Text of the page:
By Hilary Hagerman
Last year, the Ryerson Stingers were the only team at the university to win a championship.
They were undefeated, hired world-renowned Stephanie White as their new head coach and moved up two tiers in the Golden Blades Women’s Hockey League because of their success.
The probationary team is finishing their last year as a probationary squad and could achieve varsity status in 2010, when they will be eligible to play in the Canadian Interuniversity Sport (CIS) league.
And while it seems the Stingers have finally reached the top, their move from Tier 4, the lowest level, to Tier 2 this season has caused the team to struggle.
“The tier they played in last year was a bit more of a beginner level,” said White.
“This year, they’re playing against some pretty experienced players.”
On March 1, they suffered their 12th loss of the season – losing 3-1 to the Mississauga Wolves and moving them into a tie for 11th place in the 13 team league.
Ivan Joseph, Ryerson’s director of athletics, is not disappointed by the team’s poor showing this year.
He said the losses are not because of problems within the team’s structure and is confident they have the resources to succeed in 2010 when they plan to achieve varsity status.
“The women’s team played in a different league last year, so that has a lot to do with their play this season,” he said.
“When I was coaching soccer, I wanted at least one loss for every three wins. You learn far more when you lose so I think it’s really good for the team right now.”
The Stingers started off in Tier 4 because the team’s management decided this was the best way to introduce the squad to competitive play.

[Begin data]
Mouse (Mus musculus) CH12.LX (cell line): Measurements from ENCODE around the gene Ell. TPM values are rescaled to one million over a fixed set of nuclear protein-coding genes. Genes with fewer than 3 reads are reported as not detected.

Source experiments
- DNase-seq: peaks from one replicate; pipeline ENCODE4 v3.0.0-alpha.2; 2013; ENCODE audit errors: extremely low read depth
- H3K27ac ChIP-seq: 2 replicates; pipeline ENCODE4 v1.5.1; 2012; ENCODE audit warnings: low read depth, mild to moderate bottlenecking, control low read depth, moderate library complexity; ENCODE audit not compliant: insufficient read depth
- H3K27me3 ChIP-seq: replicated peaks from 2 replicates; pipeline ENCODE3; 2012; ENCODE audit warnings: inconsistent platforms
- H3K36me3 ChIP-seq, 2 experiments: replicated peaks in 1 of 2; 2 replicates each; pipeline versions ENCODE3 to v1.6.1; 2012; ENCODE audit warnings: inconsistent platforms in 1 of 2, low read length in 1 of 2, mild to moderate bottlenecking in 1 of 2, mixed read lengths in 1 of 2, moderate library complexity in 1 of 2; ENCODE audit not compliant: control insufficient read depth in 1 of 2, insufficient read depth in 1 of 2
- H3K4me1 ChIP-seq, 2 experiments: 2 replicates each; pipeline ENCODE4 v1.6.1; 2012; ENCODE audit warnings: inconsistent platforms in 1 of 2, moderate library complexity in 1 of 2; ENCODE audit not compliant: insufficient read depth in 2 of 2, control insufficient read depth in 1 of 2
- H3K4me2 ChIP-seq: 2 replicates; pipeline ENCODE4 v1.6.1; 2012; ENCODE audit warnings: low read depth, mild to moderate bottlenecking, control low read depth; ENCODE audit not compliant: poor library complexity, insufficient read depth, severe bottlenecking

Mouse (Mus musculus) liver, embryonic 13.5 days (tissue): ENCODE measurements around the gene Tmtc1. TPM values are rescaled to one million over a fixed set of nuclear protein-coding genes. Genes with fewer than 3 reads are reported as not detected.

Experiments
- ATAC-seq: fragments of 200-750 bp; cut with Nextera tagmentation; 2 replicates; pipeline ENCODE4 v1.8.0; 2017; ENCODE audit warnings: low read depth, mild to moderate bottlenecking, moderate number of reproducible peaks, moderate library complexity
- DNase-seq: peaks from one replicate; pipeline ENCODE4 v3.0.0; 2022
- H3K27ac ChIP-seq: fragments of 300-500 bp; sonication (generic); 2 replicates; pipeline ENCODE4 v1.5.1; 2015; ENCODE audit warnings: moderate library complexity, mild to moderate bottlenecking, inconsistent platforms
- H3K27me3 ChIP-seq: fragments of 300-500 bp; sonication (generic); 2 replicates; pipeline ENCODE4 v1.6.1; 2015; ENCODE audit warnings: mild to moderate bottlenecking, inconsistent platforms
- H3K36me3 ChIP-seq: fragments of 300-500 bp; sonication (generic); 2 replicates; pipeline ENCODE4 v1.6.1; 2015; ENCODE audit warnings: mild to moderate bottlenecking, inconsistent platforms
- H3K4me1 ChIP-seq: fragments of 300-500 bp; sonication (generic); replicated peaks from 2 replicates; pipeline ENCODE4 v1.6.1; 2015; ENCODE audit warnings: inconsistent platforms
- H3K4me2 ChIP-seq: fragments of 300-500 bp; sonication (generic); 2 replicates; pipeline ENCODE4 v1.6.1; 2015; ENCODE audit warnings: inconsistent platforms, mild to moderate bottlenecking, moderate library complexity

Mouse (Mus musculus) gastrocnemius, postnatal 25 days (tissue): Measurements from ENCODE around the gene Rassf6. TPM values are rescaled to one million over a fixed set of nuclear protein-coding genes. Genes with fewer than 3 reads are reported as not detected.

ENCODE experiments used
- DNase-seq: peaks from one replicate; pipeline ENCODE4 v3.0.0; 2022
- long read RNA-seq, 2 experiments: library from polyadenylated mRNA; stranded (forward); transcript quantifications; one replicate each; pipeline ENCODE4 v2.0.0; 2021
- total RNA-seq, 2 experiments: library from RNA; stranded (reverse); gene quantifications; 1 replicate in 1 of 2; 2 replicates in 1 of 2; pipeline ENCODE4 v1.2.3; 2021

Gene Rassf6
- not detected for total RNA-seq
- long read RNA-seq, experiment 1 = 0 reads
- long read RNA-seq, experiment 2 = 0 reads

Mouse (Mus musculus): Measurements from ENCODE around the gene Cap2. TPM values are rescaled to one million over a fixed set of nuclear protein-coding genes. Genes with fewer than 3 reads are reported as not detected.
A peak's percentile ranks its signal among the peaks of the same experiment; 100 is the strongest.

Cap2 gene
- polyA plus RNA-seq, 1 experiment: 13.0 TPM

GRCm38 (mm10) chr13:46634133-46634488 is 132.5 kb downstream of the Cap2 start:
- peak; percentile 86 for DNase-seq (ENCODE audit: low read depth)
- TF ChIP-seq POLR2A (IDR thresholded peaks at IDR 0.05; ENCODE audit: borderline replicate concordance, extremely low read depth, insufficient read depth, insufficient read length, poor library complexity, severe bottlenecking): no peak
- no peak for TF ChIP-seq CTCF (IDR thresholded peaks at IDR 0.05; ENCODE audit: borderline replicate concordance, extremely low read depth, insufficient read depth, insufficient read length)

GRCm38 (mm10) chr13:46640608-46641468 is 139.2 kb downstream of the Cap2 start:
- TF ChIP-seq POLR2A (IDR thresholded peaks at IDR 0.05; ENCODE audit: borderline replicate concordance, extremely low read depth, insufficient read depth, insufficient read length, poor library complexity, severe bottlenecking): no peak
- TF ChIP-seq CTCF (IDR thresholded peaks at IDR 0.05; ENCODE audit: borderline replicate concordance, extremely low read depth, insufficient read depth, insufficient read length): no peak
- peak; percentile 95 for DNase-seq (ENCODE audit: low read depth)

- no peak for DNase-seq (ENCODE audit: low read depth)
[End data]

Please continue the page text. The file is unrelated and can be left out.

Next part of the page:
But White said the team decided to move up two tiers this season because it was a challenge, helping the Stingers prepare for the future.
And White knows all about building a championship team.
With an impressive resume spanning almost 20 years, she has coached Canada’s Under 18 and Under 22 teams. She was also the assistant coach for the national women’s team, which won gold at the 2007 IIHF World Women’s Hockey Championship.
But she wanted to try her hand at coaching a university team.
“For me, it was definitely a change at the beginning of the year from the athletes that I coached last year, but at this point in my career, it was a change that I needed,” White said.
“Their level of knowledge of the game is different from what I had been experiencing in the last few years but I’ve enjoyed it immensely, it’s been fantastic.”
Goaltender Casey Stafford is confident in White’s ability to lead the team to victory, but she says there are problems with scheduling that prevents the Stingers from practicing at their full potential.
“Steph has taught us many new plays and strategies, and also how to play better together,” Stafford said.
“However not everyone can attend every practice so we don’t always have the opportunity to practice together.”
White said without their own rink, it’s difficult for the team to work on their skills because they need to go off campus and there is limited ice time in Toronto.
Recruiting has also been a challenge because they don’t have varsity status, so there is little to offer new players.
“It’s always been a bit of a struggle because right now we’re a bit caught in the middle,” said White.
“Since we’re not an OUA (Ontario University Athletics) team right now, it makes it challenging for students to make the decision to come to Ryerson.”
But as for the future, White hopes the team will get more practice time where they can work on improving skills and working together.
And next year, she wants to move the Stingers up to Tier 1, where they will be pushed to play at their most competitive level.
“We are building a base for the future, and that’s what this year is a lot about,” said White.
“I’m pleased with where we’ve taken the team this year, but there’s still a lot of work to be done in the coming years to get to the OUA level.”